Benefits Q&A: Do We Still Provide FMLA with Less Than 50 Employees?

November 2, 2021

You can offer FMLA to employees after you drop below 50 employees. And, depending on the specific factors, you may be required to.

Benefits Q&A: Do We Still Provide FMLA with Less Than 50 Employees?


I understand the Family and Medical Leave Act (FMLA) applies to employers with 50 or more employees for at least 20 consecutive weeks in a calendar year. Our company has not had 50 employees since December of 2020, so I don’t believe it technically applies to us at this time. My question is whether we can still offer FMLA to eligible employees even though we’ve fallen below 50 employees? We are not sure when we will get back to that number.


Not only can you continue offering FMLA to employees after you drop below 50 employees, but depending on the specific facts you may be required to. Here’s why.

  1. While you are correct that the FMLA applies to employers that have at least 50 employees in at least 20 weeks of a calendar year, those weeks do not have to be consecutive.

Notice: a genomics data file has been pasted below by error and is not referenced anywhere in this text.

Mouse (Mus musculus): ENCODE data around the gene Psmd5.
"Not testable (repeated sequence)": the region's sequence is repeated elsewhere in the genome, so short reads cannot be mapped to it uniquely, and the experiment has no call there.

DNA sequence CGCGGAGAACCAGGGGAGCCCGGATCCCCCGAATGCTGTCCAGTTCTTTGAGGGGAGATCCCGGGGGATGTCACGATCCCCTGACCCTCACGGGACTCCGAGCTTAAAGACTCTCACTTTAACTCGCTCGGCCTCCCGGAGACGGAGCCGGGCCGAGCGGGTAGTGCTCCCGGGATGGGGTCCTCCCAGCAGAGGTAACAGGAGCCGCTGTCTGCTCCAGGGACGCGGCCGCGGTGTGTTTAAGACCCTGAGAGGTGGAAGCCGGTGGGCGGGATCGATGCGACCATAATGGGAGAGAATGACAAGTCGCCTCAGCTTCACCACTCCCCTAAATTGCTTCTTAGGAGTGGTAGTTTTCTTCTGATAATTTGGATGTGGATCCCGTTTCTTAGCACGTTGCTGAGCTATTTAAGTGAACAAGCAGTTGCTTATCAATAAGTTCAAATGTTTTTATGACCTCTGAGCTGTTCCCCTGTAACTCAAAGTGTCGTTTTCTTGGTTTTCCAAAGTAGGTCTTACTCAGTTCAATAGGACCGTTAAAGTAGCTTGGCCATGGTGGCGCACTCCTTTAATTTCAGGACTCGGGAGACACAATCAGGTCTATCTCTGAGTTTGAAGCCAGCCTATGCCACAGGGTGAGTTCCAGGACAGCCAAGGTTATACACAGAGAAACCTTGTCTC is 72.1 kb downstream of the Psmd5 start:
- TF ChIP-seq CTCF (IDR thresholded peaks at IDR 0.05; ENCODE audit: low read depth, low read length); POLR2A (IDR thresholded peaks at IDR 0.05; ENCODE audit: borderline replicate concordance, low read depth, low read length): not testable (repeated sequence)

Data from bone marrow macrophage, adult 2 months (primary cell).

2. Once an employer meets the “50 employees for 20 weeks” threshold, it is required to comply with the FMLA during the remainder of that year and during the subsequent plan year. Therefore, an employer that was subject to the FMLA in 2020 is still subject to it throughout 2021 regardless of how many employees it has.
  3. If the employer has not met the “50 employees for 20 weeks” threshold by the end of 2021, then it will no longer be considered a covered employer under the FMLA starting January 1, 2022. However, if the employer hits the 20-week requirement mid-year in 2022, it would again be subject to the FMLA for the remainder of the year and all of 2023.
  4. Employers can provide FMLA-like leave even if they are not required to. In my experience, employers often do this when they go back and forth from year to year on having over and under 50 employees.

When determining whether you hit the 20-employee mark, make sure you count all employees, including part-time, seasonal, temporary and anyone out on leave.

For additional information, check out the Employer’s Guide to The Family and Medical Leave Act from the Department of Labor.

About The Author

Julie Athey, J.D.

Julie Athey, J.D.
Email As Director of Compliance & Legal, Benefits, Julie has more than 20 years of experience in compliance and law. Julie provides in-depth hands-on compliance training, advice and consulting for benefits and HR professionals. She has authored numerous manuals for HR professionals – including FMLA Compliance: Practical Solutions for HR and Wage and Hour Compliance: Practical Solutions for HR. Julie is also a frequent presenter at seminars, webinars and audio conferences on a variety of benefits, employment law and human resources topics.